The big picture: China is one the largest global markets that Google has little presence in due to censorship requirements. Instead of directly agreeing to filter search results for the Chinese government, Google is strategically partnering with other businesses already active in Asia.
As parts of Google's strategy to become more deeply rooted in China, $550 million is being invested into e-commerce site JD.com. This places Google squarely as a competitor to Amazon in the online retail space.
Investment into JD.com is only one part of a larger partnership with Google. Items listed for sale on JD.com will be promoted through Google's shopping search results. With some significant assistance from Google, there is opportunity for JD's expansion into European and US markets.
Given that many of Google's traditional web services are blocked in China, their investment is yet another way to get a foot in the door. Other investors in JD.com include Tencent Holdings and Walmart.
For Google's contribution, Alphabet will receive 27.1 million shares of newly issued stock. However, Google will still own less than one percent of the company due to its massive size.
On the other side of the aisle, Alibaba remains a leader in Chinese e-commerce. SoftBank has been heavily investing into online ventures around the world and is one of the major backers of Alibaba.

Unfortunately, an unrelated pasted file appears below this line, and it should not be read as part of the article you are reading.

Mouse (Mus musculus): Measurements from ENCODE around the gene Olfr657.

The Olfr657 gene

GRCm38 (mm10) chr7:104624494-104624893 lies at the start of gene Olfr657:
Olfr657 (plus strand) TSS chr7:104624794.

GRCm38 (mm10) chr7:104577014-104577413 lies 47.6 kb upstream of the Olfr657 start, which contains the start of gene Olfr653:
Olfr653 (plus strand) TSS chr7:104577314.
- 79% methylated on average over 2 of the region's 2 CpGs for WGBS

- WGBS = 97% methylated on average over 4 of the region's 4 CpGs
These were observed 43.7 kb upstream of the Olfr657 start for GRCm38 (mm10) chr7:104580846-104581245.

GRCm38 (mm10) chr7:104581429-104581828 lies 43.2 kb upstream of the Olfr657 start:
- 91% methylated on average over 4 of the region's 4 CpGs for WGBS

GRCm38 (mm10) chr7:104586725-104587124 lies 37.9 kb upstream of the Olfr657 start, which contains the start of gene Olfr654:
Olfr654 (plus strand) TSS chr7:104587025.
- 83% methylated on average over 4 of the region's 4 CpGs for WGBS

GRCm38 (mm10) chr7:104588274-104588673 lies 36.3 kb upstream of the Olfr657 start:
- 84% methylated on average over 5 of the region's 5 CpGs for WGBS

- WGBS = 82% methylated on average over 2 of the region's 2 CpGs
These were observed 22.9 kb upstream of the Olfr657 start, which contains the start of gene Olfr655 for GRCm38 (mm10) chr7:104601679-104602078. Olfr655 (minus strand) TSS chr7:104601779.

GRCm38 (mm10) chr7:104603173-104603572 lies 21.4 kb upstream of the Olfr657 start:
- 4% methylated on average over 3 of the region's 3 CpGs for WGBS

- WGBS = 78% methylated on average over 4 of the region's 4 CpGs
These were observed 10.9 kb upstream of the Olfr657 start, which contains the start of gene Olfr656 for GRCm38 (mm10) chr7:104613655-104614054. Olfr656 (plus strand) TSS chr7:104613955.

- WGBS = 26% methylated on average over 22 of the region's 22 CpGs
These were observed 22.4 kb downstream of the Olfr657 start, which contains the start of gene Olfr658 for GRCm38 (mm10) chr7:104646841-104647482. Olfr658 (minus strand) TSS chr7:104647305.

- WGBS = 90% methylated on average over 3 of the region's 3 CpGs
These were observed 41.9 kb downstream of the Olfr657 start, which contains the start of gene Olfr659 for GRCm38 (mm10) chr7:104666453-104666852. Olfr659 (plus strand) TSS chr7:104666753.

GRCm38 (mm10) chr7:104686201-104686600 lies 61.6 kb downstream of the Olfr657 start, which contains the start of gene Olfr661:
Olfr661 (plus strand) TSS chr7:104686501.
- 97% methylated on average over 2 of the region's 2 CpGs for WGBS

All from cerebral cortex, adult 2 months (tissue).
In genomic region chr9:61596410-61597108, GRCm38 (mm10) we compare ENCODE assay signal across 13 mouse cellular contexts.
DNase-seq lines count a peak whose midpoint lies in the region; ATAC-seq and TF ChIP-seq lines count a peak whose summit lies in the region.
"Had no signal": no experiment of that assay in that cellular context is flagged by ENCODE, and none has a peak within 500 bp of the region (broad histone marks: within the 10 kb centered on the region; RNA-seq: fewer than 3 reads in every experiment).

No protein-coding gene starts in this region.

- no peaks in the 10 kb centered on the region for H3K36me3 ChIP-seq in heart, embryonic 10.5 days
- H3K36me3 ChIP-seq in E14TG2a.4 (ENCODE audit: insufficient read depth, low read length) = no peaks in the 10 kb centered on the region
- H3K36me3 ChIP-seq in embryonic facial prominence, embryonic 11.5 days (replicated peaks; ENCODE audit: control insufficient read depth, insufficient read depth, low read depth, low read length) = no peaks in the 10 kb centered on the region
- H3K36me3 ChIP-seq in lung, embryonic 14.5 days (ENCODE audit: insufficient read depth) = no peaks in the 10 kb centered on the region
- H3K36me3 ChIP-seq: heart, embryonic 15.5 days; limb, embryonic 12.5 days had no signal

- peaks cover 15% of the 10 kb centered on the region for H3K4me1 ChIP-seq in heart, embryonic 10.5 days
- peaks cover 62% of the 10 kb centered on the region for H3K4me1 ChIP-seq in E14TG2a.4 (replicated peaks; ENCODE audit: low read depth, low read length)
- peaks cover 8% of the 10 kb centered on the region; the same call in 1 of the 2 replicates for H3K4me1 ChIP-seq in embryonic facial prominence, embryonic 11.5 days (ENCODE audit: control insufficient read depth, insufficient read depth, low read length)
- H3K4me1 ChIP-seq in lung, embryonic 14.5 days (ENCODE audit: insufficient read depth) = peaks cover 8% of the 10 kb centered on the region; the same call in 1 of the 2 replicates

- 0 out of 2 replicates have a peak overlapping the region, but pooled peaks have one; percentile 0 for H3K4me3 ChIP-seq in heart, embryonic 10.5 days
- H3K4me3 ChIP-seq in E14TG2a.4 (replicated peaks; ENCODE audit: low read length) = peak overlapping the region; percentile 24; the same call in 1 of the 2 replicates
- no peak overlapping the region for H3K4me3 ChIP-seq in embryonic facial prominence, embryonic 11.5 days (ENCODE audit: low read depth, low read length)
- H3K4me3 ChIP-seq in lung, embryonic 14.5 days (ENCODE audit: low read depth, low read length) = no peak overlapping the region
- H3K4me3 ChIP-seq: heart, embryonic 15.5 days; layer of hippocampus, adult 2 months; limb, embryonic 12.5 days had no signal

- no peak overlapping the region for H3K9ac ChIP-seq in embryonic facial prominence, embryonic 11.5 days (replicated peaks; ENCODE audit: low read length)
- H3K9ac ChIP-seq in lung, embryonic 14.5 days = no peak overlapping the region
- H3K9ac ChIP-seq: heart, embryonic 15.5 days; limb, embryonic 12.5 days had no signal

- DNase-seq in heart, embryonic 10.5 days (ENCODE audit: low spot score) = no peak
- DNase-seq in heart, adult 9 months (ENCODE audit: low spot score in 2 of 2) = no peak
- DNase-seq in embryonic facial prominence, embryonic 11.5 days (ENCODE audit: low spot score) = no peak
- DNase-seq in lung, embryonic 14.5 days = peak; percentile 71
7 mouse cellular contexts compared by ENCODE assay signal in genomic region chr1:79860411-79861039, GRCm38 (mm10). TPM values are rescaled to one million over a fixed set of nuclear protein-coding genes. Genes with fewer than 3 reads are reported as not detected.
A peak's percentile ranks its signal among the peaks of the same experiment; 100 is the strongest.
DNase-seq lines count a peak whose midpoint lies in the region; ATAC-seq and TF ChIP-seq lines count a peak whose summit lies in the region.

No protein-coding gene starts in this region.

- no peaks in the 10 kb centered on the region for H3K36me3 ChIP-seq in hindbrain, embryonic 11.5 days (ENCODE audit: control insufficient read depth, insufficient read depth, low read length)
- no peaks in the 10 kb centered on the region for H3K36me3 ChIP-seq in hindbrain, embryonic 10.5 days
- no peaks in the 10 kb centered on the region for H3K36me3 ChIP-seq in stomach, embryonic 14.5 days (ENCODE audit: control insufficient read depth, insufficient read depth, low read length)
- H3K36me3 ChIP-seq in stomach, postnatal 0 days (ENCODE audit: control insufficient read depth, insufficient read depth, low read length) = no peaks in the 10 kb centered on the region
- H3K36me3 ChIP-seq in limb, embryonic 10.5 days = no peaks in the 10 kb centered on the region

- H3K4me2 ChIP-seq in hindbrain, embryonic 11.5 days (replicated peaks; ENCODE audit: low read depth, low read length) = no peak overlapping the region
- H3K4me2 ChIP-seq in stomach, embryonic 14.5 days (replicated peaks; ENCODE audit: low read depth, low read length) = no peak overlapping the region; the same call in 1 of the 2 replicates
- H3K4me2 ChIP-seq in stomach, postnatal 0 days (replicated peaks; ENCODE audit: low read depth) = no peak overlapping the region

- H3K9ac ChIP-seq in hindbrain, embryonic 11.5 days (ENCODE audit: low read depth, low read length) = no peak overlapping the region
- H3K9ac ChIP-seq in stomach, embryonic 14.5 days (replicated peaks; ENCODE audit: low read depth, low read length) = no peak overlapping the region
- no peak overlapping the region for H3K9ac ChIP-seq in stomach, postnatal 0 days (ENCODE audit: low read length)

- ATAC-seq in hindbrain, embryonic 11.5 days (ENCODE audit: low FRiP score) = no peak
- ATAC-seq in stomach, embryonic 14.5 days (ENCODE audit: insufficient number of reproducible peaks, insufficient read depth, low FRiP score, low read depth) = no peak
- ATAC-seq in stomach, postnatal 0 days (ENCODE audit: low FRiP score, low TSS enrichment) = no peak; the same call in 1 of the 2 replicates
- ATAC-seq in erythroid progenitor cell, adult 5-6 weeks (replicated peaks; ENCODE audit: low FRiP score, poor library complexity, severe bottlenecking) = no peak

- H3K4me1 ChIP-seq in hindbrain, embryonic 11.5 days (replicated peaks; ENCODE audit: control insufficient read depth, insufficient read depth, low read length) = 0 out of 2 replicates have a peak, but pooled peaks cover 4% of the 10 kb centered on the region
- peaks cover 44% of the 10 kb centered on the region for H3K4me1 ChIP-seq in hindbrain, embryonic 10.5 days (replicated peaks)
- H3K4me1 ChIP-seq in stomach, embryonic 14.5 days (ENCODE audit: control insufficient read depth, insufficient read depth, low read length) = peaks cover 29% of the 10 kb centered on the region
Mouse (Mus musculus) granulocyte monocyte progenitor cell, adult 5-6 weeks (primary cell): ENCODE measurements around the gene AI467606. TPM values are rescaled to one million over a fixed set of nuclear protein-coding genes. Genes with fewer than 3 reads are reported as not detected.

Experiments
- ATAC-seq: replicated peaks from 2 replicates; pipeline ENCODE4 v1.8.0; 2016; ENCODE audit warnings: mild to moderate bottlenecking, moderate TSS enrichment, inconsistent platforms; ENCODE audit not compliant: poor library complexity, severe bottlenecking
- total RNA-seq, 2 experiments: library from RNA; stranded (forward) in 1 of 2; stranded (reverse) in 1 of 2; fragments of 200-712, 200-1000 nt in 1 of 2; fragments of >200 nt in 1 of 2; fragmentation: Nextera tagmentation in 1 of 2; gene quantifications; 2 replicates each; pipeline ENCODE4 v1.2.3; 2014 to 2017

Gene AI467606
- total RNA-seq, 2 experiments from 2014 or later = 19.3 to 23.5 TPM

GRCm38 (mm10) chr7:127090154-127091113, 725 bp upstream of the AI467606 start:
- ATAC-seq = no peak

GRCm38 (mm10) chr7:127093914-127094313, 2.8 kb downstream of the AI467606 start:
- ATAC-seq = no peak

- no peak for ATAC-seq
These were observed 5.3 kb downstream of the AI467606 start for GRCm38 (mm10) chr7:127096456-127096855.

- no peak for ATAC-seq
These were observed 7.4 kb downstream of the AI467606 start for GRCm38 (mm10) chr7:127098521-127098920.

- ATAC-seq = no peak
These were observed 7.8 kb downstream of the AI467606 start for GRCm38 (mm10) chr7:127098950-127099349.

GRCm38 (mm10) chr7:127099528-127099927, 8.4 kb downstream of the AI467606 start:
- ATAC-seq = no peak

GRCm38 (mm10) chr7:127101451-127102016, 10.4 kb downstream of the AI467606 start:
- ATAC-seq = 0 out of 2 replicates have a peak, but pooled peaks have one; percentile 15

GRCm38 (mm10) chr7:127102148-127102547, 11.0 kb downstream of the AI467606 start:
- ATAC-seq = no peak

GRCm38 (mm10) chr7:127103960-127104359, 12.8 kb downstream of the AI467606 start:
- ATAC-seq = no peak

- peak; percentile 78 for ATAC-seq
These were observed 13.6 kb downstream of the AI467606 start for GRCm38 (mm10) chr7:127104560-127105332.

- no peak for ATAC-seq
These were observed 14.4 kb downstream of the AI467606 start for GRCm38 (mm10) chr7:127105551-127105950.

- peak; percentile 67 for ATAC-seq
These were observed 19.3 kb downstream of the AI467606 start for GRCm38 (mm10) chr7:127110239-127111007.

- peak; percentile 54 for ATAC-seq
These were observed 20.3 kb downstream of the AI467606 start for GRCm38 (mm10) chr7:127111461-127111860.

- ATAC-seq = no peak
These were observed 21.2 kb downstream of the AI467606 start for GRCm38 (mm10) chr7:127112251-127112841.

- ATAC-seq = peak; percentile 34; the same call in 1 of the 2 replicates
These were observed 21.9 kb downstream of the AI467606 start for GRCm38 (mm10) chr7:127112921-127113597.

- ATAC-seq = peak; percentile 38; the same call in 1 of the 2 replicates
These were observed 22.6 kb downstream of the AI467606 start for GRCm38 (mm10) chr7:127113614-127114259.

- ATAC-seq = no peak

Google's analytics and market research information will be paired with JD.com's experience in managing inventory of physical goods and handling logistics. "This partnership with Google opens up a broad range of possibilities to offer a superior retail experience to consumers throughout the world," stated JD.com's chief strategy officer Jianwen Liao.
In this case, it appears that the greatest value within the partnership is the data that Google can bring to help JD.com grow outside of China. In return, Google is receiving indirect access to one of the world's largest markets without having to cave in to government imposed censorship.